The seventh week of PST ended with trainees from each village putting together an “English Camp” for area children to become exposed to English and foster an interest in the subject. This would be perhaps the most freeform teaching activity we would undertake during training. In order to organize this event we were supposed to perform a needs assessment to determine the age of kids we should focus on, what shape our instruction would take and what time would work for the largest segment of our target audience.
The seventh week of pre service training focused on getting trainees teaching students in a classroom without the counstraints of working in a school or with a counterpart. For four days each trainee worked with another trainee to teach two 90 minute lessons. One lesson for SMP students and one lesson for SMA students. Our partners were the same as practicum teaching, so I worked with Sonam.
The first several days with my homestay family were particularly difficult. I couldn’t understand anything my ibu said and very little of what my bapak said. No one spoke to me in English so I had to rely on only two days of training in bahasa Indonesia. During my first week of PST limited communication with my homestay family was only a small part of the my vast collection of fledgling Peace Corps trainee woes.
As I write this I am sitting on a bus on my way to Bandung to catch a plane that will whisk me and thirty other volunteers back to Surabaya where we will get on yet another bus to take back to Kediri to continue our PST training. Normally Peace Corps doesn’t fly volunteers when traveling at post; but because of our delayed start to PST, and this weekend being a holiday weekend, West Java volunteers will be flown back to East Java.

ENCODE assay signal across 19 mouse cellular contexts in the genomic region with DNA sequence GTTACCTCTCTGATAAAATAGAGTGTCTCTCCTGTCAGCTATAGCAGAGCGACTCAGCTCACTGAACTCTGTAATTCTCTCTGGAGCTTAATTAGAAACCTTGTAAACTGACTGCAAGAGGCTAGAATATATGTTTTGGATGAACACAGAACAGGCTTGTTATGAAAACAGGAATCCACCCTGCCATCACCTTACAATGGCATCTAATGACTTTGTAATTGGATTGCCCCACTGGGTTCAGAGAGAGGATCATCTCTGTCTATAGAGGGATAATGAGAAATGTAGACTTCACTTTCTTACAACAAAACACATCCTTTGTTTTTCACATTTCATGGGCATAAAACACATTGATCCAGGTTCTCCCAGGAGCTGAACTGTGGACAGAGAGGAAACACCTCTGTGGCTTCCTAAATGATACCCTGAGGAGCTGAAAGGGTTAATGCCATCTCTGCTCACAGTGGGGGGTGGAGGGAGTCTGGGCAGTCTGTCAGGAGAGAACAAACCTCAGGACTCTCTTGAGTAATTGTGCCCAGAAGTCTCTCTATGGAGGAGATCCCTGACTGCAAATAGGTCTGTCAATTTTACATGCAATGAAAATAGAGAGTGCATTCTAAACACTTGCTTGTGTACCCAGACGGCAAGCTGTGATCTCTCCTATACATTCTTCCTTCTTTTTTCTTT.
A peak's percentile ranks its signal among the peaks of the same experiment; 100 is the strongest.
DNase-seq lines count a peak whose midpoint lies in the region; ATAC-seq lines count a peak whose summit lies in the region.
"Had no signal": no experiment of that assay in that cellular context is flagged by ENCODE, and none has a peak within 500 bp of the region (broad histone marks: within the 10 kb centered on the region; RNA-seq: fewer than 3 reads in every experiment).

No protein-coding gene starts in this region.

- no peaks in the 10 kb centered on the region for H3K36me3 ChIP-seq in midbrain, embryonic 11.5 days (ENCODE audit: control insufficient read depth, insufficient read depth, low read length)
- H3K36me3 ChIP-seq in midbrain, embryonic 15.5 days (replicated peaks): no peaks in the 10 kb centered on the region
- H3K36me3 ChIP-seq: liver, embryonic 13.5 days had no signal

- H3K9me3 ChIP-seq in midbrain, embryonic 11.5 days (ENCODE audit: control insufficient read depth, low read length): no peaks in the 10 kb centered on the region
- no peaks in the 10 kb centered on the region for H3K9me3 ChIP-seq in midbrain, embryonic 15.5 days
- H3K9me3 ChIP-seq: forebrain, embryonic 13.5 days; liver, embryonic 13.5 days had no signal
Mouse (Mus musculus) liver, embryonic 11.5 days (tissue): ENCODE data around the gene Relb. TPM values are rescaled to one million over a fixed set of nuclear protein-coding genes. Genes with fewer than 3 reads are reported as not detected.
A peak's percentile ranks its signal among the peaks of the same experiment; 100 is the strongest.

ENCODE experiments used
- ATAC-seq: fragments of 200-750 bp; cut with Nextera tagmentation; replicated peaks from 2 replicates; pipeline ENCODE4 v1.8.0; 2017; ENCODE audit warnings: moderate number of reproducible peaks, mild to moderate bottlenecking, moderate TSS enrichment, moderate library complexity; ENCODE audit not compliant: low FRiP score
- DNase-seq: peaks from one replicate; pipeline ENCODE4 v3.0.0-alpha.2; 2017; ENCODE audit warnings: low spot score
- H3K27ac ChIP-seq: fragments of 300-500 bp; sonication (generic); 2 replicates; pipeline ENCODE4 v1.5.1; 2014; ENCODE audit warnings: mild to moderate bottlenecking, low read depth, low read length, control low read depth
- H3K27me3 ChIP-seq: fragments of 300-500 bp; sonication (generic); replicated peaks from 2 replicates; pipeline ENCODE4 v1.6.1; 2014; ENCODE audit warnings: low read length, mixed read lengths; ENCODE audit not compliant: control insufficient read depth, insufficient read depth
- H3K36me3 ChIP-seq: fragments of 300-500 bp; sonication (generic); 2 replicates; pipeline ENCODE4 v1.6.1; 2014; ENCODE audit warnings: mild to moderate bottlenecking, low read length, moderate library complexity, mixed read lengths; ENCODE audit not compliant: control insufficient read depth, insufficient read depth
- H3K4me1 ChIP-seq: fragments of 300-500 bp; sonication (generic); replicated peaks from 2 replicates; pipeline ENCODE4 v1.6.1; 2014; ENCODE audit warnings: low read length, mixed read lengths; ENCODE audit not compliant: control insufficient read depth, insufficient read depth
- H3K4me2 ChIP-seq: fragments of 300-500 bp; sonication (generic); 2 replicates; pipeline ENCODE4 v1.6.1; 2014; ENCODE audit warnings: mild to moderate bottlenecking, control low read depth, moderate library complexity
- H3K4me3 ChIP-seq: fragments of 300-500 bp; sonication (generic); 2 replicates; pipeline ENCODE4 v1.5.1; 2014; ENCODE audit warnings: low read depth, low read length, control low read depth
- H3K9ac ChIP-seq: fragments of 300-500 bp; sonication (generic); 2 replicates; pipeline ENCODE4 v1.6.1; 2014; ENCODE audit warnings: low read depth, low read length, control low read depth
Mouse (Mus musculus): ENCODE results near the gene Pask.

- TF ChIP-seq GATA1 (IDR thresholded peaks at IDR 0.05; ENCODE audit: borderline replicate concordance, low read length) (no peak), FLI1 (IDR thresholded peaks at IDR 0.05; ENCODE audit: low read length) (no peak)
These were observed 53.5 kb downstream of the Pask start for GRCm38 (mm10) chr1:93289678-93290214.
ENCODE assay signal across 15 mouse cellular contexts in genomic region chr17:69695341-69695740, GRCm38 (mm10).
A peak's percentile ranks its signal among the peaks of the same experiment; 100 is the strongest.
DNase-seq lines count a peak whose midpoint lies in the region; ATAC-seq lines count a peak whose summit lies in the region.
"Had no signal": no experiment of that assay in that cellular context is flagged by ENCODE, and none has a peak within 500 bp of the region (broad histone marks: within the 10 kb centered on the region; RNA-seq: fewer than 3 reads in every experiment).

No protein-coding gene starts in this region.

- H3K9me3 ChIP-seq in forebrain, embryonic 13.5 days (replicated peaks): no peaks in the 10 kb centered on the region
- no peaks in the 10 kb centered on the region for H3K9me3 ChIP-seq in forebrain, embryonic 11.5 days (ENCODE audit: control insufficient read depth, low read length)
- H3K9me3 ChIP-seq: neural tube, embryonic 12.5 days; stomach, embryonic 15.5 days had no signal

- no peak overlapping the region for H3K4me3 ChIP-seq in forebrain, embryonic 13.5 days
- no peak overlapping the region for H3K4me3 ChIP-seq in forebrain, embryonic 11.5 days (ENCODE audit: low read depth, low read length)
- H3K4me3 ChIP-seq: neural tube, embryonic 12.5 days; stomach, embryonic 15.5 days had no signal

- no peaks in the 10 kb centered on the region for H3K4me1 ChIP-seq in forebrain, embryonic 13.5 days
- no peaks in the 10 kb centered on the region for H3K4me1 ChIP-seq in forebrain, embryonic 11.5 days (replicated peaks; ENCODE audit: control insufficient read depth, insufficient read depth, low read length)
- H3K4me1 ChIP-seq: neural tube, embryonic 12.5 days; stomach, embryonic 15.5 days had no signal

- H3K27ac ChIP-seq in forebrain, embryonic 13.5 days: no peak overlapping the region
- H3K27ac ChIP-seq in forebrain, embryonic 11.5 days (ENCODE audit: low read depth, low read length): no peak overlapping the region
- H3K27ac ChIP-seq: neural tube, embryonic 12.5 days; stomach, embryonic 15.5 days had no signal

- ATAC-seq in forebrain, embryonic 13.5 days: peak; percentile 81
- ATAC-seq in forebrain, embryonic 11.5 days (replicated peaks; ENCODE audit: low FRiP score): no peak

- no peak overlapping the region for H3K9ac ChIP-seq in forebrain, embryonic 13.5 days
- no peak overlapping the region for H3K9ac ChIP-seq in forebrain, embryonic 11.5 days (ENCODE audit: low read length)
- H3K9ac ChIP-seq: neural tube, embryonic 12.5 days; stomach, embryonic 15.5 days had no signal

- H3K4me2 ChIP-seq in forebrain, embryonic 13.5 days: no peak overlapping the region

As I write this it is Saturday just after 11 PM somewhere near the border of East Java and Central Java. I am on a train headed to Bandung, West Java with about twenty other Peace Corps trainees. We landed in Surabaya one month ago and we will be sworn in as Peace Corps Volunteers in one month. It is amazing to think how much I have learned this past month and daunting to think of how much more is left to do. PST has been exhausting while simultaneously exhilarating. This past week in particular has been challenging because it was our first week of teaching practicum. I have woken up at 4:30 or earlier each morning this week and often don’t make it to bed until 9:00 in the evening. Despite how grueling this week seemed there was a special motivation to trudge onward. Site announcement and site visit.
The fifth week of PST was centered around attaining experience teaching at an Indonesian school. Each trainee was paired with another trainee to teach in a school around Kediri. Some schools received up to five pairs of trainees. My partner, Sonam, and I were placed at SMP 4 along with Hilary and Abby.